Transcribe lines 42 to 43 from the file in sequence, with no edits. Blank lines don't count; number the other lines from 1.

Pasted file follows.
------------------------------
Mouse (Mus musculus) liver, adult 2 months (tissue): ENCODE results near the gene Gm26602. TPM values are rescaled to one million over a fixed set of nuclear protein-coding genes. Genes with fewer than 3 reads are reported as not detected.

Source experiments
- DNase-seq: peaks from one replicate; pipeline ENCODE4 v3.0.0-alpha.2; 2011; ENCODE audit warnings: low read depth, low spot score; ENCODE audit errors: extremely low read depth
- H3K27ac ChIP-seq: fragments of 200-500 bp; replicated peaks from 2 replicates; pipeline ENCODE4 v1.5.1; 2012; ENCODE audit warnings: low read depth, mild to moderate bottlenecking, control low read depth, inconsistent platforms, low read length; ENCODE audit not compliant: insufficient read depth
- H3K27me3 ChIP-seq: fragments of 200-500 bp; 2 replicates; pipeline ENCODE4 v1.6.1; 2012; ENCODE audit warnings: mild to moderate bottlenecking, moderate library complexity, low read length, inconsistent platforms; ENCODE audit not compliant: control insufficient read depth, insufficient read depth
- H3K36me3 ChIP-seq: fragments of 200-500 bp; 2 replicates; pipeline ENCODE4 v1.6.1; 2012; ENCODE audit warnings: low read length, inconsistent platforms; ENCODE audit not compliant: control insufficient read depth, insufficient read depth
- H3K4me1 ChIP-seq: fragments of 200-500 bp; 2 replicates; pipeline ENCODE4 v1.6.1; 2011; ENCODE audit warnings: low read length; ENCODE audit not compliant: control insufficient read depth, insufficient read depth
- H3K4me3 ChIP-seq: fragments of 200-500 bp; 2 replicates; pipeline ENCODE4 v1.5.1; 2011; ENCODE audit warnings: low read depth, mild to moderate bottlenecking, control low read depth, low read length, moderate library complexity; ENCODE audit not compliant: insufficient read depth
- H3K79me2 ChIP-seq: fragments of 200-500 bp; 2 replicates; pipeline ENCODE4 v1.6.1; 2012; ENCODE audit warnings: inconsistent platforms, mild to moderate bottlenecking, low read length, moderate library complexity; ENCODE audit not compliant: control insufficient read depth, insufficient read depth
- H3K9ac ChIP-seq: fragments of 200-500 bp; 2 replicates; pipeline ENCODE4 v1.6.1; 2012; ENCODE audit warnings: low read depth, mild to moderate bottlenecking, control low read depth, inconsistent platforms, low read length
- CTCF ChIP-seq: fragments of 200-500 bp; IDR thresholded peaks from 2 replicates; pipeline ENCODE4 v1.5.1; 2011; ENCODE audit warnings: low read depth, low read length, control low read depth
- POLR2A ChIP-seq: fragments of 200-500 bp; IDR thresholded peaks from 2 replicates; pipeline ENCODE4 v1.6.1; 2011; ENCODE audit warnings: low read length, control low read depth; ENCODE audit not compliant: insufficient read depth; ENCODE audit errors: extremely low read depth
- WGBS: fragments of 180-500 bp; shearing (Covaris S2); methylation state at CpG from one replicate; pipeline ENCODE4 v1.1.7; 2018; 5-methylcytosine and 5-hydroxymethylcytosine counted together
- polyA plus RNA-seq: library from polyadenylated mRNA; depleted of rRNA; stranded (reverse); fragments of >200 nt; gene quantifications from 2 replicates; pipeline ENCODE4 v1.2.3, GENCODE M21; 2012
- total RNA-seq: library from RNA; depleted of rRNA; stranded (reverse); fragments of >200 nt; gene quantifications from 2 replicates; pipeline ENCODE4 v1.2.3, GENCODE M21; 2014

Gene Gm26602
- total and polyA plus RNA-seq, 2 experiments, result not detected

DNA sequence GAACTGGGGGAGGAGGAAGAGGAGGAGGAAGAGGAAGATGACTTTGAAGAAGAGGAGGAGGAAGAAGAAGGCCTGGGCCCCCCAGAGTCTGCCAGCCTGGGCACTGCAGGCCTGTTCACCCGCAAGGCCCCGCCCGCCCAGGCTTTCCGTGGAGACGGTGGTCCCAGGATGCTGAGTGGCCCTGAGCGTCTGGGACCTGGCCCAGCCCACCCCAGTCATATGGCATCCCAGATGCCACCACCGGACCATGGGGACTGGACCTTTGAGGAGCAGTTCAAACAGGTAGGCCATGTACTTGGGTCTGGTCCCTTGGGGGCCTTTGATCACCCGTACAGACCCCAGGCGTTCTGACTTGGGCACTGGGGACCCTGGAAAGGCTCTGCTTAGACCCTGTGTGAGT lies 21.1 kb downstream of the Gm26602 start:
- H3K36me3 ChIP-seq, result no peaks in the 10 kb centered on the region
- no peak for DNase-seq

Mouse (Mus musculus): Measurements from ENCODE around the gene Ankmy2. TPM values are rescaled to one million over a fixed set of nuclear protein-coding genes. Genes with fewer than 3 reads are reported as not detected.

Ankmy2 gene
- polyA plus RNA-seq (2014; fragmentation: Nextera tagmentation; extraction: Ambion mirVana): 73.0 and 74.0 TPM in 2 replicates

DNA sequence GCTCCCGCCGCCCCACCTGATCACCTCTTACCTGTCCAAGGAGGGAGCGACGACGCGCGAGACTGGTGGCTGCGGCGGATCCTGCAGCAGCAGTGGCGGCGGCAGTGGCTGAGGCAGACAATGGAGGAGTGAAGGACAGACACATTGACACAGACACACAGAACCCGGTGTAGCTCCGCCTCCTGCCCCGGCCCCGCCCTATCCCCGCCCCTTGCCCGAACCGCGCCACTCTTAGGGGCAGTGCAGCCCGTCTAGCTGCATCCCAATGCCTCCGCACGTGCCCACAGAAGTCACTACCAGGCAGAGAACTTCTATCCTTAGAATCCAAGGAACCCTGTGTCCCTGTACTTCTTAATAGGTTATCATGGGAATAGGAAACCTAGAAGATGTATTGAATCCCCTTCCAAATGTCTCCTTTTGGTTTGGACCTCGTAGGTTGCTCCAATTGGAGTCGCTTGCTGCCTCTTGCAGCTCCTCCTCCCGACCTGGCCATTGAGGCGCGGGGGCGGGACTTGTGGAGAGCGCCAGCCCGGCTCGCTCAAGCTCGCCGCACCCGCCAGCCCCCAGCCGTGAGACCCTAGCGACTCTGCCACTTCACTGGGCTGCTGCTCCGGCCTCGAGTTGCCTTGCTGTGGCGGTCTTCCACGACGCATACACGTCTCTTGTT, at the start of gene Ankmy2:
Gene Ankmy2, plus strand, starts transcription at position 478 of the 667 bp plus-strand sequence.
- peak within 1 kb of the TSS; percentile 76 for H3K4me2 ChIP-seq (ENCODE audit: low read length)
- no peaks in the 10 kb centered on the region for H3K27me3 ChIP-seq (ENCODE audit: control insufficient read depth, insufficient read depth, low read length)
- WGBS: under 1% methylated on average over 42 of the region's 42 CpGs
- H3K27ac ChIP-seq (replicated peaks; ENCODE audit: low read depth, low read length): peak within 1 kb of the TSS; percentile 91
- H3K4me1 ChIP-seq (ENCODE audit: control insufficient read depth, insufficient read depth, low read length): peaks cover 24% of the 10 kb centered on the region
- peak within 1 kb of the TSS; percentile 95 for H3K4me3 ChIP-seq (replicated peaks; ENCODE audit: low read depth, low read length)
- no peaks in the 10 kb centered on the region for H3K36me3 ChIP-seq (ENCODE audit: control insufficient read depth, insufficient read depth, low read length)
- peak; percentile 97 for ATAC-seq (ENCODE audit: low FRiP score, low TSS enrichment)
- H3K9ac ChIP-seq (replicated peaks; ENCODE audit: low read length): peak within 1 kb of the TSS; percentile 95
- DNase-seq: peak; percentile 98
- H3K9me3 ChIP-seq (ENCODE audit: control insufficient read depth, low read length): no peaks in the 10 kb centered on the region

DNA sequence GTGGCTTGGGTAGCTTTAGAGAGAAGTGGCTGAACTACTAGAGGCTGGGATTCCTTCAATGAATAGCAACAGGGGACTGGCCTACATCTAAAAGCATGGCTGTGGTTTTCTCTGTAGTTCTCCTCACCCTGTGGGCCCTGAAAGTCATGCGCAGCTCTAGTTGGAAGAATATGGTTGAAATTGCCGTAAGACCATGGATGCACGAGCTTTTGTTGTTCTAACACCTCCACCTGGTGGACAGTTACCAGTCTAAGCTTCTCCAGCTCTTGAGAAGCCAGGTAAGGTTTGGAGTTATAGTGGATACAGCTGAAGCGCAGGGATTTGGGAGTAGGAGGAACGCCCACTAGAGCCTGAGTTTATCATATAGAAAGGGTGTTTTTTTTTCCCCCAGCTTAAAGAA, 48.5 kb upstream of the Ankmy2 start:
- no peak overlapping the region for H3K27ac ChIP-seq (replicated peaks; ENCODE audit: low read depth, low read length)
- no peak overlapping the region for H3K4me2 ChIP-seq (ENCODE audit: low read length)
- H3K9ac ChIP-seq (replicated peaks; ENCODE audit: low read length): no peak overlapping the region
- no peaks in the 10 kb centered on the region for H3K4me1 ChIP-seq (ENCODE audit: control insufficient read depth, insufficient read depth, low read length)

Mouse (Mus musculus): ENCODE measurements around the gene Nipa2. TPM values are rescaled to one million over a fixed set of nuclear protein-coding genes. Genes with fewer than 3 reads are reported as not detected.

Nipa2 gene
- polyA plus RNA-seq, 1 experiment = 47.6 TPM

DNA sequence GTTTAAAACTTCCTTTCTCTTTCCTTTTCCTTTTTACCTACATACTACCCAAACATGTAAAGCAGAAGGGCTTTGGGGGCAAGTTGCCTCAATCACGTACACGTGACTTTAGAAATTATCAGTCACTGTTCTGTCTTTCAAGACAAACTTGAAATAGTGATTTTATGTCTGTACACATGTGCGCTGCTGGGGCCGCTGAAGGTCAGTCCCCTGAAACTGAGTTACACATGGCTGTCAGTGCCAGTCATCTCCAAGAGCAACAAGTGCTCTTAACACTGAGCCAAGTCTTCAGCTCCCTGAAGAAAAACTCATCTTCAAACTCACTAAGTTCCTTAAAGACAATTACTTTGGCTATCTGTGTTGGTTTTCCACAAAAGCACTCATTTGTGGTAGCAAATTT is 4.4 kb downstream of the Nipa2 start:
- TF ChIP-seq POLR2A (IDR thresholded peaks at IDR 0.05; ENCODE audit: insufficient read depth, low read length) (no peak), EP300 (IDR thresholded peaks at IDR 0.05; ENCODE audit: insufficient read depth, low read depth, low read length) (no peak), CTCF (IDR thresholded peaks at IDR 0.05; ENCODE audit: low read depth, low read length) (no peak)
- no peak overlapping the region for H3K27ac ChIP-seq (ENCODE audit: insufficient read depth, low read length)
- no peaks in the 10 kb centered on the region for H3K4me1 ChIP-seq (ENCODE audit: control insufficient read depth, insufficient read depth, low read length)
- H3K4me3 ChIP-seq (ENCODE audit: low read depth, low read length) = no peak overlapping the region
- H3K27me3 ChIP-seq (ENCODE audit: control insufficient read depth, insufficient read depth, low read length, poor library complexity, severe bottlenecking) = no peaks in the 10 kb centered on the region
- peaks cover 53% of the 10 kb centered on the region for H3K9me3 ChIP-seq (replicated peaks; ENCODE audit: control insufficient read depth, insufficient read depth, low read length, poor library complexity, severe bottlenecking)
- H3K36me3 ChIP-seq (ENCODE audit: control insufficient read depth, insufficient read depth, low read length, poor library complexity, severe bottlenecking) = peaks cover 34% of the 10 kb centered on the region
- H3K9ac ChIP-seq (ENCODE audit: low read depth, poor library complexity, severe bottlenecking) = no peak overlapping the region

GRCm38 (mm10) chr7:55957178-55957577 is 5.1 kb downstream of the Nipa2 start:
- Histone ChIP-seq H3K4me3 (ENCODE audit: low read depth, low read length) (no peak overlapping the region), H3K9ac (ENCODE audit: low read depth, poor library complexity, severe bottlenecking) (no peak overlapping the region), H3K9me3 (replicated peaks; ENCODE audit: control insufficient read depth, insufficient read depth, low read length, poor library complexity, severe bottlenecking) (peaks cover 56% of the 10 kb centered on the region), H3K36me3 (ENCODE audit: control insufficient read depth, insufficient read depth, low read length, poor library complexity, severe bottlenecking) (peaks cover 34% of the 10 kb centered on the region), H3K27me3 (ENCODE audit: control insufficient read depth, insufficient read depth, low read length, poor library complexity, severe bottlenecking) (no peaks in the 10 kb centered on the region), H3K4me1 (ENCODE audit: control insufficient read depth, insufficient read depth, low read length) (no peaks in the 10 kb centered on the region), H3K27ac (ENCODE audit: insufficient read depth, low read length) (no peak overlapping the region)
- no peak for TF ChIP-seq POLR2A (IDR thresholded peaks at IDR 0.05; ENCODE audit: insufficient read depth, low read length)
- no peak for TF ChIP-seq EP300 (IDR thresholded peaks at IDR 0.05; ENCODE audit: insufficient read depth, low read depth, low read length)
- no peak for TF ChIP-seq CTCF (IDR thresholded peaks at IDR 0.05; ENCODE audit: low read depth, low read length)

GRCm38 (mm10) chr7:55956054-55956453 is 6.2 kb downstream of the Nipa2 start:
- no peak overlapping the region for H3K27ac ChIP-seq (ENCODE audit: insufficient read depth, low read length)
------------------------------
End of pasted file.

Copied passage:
Mouse (Mus musculus): ENCODE measurements around the gene Nipa2. TPM values are rescaled to one million over a fixed set of nuclear protein-coding genes. Genes with fewer than 3 reads are reported as not detected.

Nipa2 gene